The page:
For K&K to be anything more than that, it needed two actors with a stronger, more urgent chemistry between them, and more depth in its writing. Of course not every film can be as cerebral as Jeo Baby’s most celebrated work, but K&K does not even try much.
Sure, it has some charming little touches. Like the fact that Josemon is a devout Christian but does not bat an eyelid before wearing clothes covered in Hindu iconography (such a pleasure to spot as politicians in the real world try their utmost to divide India along religious lines). Or the irony in her disdain for Indian street food due to the unhygienic practices of those preparing them while she chugs down litres of a cola that true health freaks consider poison. Or the camera panning from a signboard prohibiting the consumption of alcohol on church property to a cross and then to a group of friends boozing around a bonfire, a scene that assumes great significance in an India where the majoritarian mob recently went ballistic over the series based on A Suitable Boy because a couple kissed on screen in a temple premises. (Note: the subtitles here erroneously translate the sign as saying, “this property belongs to the mosque” – I assume the mistake arose because the word “palli” is used in Malayalam for both “church” and “mosque”.)
And then there’s the fact that the script is not condescending towards the foreigner in the story – she is a jerk and a snob who is herself condescending towards Josemon at the start, but he is no saint either, and neither is written in a patronising tone.
That said, a pivotal conversation between Cathy and Josemon about individualism versus family fails to live up to its potential. Without giving anything away, let’s just say that this superficial thread in K&K ultimately quietly plays to the gallery of traditionalist Indian viewers. Thankfully, it does not go the way of Aparna Sen’s The Japanese Wife (English, Bengali and Japanese, 2010), which romanticised a deeply regressive Indian cultural practice in its denouement. From the man behind The Great Indian Kitchen though, one would expect better than such small mercies.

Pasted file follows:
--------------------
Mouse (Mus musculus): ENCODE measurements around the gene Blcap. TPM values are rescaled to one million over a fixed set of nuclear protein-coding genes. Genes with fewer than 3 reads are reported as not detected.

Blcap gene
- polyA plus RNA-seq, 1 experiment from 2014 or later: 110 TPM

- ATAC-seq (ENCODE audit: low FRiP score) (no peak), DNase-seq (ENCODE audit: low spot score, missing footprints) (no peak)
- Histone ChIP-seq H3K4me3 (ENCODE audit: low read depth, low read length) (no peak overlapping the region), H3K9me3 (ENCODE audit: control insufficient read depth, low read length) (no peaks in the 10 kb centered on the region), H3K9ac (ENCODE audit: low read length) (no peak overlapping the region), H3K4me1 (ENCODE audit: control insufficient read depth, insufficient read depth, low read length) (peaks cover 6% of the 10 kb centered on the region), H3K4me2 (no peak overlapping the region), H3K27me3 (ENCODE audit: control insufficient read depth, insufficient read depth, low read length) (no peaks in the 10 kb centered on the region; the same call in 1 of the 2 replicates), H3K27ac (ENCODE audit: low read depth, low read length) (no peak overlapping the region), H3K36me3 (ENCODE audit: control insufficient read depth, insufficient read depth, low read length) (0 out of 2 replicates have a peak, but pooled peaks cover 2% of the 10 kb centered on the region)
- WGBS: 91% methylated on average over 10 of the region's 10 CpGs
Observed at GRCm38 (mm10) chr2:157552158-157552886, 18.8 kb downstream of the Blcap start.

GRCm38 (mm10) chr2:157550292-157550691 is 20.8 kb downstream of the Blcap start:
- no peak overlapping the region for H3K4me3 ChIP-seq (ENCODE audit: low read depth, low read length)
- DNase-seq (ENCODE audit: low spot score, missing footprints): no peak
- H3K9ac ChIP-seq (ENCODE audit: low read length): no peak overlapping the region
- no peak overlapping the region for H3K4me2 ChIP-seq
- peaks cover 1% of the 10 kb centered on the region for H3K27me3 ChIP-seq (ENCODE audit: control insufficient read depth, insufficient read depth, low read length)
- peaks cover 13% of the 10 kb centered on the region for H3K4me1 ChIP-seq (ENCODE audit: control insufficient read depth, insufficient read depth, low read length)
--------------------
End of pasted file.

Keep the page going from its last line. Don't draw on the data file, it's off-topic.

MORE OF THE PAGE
At one point, when it looks like K&K is headed into problematic Taming of the Shrew territory, Jeo Baby fortunately pulls back before Josemon goes too far. Again, when Sidhartha Siva turns up, the film looks set to get tacky, but his character throws up an amusing surprise. However, a fleeting mention of a false rape charge by one character is further evidence of K&K’s casual superficiality, considering that men – and sadly, women – worldwide tend to malign rape survivors by questioning their integrity.
While listening to a passing conversation between Josemon and his friends (played by Joju George and Basil Joseph) about a possible sexual relationship between Josemon and Cathy, I could not help thinking that this chat is highly sanitised in comparison with the far filthier exchanges that are to be heard in the real Kerala. And I could not help but wonder if this sanitisation was done because to show the reality and yet ensure that Josemon is not repulsive would have required some complex writing.
That’s the thing about Kilometers and Kilometers – Jeo Baby here is clearly not stretching himself to be the best that we now know he can be. At the end of the day, what lingers is Tovino’s darlingness and the attempts at communication between this Malayali with sketchy English skills and an American who knows no Malayalam, that are equal parts hilarious and endearing. To hear Josemon tell Cathy, “Relationship is very very big sambhavam”, kind of compensates for the sneaking feeling that Jeo Baby took a half-day while writing K&K.
Rating: 2.5 out of 5
(All images from film’s trailer)
Kilometers and Kilometers is now streaming on Netflix.